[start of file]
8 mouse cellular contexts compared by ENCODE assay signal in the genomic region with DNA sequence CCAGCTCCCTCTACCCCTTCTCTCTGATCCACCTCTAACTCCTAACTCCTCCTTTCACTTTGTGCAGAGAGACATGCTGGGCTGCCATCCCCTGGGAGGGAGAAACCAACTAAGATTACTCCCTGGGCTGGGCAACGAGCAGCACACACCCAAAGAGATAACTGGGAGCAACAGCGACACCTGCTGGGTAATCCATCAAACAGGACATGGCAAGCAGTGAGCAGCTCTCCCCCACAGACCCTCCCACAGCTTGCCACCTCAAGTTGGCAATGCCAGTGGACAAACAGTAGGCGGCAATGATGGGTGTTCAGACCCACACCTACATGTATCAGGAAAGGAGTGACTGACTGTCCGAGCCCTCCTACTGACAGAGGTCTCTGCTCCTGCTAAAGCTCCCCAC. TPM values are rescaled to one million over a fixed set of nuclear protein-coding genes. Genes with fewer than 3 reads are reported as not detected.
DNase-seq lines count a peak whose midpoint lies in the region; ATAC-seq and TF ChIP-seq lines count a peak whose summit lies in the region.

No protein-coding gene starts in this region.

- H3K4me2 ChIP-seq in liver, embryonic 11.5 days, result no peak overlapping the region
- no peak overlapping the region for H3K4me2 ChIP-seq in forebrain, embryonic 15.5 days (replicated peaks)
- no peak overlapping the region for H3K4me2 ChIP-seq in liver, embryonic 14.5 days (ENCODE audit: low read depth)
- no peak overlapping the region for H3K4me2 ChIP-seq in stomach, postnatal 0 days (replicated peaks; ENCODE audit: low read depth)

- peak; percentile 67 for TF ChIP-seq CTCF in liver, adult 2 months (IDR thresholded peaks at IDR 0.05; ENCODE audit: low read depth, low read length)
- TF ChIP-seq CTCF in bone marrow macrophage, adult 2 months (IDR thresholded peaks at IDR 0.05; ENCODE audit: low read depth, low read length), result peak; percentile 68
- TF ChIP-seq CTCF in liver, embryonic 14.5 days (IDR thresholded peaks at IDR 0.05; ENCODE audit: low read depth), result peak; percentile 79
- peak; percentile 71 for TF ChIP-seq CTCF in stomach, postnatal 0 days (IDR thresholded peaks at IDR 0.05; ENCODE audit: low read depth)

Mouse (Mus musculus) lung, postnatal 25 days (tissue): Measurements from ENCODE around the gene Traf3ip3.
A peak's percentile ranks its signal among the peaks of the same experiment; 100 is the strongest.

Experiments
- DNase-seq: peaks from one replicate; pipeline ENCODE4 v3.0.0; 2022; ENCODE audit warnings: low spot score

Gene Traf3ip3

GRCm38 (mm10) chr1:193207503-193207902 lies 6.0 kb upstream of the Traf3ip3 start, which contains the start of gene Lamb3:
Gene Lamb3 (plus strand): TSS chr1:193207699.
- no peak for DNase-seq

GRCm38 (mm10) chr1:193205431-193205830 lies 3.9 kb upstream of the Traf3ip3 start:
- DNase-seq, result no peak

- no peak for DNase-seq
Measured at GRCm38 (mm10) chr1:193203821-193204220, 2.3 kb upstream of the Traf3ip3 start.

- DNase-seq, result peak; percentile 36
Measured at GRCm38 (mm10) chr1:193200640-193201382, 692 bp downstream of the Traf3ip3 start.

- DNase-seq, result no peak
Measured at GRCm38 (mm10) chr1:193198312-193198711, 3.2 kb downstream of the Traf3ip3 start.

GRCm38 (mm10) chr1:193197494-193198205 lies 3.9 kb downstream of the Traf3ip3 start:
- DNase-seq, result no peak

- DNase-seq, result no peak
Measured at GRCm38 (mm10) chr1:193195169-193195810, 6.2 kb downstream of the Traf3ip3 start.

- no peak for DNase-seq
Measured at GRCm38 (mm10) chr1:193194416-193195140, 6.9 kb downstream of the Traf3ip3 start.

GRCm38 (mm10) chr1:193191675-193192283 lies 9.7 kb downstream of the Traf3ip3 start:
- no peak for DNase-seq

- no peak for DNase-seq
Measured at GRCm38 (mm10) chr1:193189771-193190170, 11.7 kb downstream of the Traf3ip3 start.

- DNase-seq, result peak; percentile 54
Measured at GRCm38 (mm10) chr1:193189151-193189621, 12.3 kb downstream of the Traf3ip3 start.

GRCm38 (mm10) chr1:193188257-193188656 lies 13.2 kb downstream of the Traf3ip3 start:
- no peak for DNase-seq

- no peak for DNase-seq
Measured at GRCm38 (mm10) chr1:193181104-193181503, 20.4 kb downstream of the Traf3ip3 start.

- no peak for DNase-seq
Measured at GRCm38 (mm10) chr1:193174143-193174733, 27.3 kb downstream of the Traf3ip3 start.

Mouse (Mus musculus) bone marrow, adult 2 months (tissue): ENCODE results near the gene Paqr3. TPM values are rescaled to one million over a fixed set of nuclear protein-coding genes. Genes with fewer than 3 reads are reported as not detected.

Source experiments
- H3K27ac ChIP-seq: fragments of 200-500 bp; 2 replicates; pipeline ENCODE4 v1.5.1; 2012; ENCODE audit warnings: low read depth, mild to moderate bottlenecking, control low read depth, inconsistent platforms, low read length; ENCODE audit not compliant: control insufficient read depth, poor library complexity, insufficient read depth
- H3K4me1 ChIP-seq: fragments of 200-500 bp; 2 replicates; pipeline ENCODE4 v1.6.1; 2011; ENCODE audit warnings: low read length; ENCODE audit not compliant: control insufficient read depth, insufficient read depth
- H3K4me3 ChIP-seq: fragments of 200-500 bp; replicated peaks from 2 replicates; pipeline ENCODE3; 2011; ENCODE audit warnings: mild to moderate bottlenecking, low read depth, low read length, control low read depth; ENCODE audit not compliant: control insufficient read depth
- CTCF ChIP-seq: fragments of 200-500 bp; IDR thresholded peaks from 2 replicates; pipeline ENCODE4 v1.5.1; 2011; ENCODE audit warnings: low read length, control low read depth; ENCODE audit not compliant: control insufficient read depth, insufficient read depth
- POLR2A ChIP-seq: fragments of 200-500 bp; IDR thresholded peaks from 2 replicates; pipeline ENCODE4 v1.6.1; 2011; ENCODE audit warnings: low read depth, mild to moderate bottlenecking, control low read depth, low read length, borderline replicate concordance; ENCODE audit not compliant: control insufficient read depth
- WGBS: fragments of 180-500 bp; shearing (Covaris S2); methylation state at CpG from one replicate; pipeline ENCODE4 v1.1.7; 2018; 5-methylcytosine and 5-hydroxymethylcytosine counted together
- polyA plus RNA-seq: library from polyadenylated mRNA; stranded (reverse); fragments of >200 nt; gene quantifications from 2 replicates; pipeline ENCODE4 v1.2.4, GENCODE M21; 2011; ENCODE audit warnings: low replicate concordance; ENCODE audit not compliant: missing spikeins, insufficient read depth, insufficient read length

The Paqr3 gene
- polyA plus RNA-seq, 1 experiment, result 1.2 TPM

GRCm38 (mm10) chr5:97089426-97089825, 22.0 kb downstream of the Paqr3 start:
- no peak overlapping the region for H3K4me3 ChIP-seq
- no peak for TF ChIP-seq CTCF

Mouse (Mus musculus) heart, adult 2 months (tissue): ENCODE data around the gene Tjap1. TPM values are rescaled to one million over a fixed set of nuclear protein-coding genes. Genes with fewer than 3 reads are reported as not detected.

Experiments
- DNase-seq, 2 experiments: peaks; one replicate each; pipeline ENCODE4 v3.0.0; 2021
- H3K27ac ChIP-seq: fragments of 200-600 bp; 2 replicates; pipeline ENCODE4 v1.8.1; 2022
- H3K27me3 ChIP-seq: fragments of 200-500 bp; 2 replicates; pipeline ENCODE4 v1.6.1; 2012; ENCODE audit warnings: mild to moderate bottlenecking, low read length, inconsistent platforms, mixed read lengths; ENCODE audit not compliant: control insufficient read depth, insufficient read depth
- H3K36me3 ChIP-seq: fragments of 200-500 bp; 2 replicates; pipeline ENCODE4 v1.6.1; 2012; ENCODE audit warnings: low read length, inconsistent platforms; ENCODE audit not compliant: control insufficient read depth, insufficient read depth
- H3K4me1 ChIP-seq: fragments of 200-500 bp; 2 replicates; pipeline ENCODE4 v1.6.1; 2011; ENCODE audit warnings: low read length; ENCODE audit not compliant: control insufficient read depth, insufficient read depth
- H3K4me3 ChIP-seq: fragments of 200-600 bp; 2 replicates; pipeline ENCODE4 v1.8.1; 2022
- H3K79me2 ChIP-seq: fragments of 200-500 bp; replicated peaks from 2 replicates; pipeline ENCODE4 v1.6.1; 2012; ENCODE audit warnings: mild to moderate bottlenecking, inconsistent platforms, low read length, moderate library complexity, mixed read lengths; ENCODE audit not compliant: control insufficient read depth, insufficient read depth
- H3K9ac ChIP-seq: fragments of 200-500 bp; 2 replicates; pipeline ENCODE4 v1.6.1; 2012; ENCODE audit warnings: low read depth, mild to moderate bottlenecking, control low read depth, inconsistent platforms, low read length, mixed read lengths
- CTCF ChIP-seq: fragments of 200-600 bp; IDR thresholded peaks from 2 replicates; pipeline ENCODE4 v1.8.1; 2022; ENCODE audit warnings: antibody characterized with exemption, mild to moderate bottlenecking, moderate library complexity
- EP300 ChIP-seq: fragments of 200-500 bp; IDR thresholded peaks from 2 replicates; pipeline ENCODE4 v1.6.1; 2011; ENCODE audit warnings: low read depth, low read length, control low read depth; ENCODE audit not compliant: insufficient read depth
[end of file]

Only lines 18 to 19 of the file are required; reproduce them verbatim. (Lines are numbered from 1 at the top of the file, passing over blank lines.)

Gene Lamb3 (plus strand): TSS chr1:193207699.
- no peak for DNase-seq